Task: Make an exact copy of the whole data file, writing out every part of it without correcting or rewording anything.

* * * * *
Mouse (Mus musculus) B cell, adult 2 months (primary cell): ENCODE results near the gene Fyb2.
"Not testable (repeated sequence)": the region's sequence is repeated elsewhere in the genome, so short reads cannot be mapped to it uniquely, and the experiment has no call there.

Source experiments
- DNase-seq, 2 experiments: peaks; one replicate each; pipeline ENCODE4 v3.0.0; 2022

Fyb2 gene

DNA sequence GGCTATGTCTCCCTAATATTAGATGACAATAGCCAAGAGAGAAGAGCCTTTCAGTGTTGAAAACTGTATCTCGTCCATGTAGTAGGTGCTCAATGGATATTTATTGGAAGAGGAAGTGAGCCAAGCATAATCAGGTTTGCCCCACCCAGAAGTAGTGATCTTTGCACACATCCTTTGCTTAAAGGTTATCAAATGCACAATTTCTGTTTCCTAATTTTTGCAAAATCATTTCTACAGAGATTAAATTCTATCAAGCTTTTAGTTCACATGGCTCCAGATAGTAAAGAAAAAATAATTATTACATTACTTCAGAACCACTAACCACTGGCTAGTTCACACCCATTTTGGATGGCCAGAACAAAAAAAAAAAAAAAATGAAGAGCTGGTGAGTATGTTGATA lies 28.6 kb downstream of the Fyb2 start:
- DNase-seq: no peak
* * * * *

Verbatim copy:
Mouse (Mus musculus) B cell, adult 2 months (primary cell): ENCODE results near the gene Fyb2.
"Not testable (repeated sequence)": the region's sequence is repeated elsewhere in the genome, so short reads cannot be mapped to it uniquely, and the experiment has no call there.

Source experiments
- DNase-seq, 2 experiments: peaks; one replicate each; pipeline ENCODE4 v3.0.0; 2022

Fyb2 gene

DNA sequence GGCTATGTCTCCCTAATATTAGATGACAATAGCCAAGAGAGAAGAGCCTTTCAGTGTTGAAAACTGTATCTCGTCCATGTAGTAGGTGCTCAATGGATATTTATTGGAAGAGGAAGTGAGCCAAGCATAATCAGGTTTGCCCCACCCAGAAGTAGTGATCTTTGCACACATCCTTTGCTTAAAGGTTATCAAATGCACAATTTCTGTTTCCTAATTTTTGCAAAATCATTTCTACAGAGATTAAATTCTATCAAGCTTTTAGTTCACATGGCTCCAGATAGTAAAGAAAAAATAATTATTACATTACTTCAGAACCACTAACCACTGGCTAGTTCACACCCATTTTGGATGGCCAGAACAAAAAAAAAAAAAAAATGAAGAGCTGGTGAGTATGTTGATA lies 28.6 kb downstream of the Fyb2 start:
- DNase-seq: no peak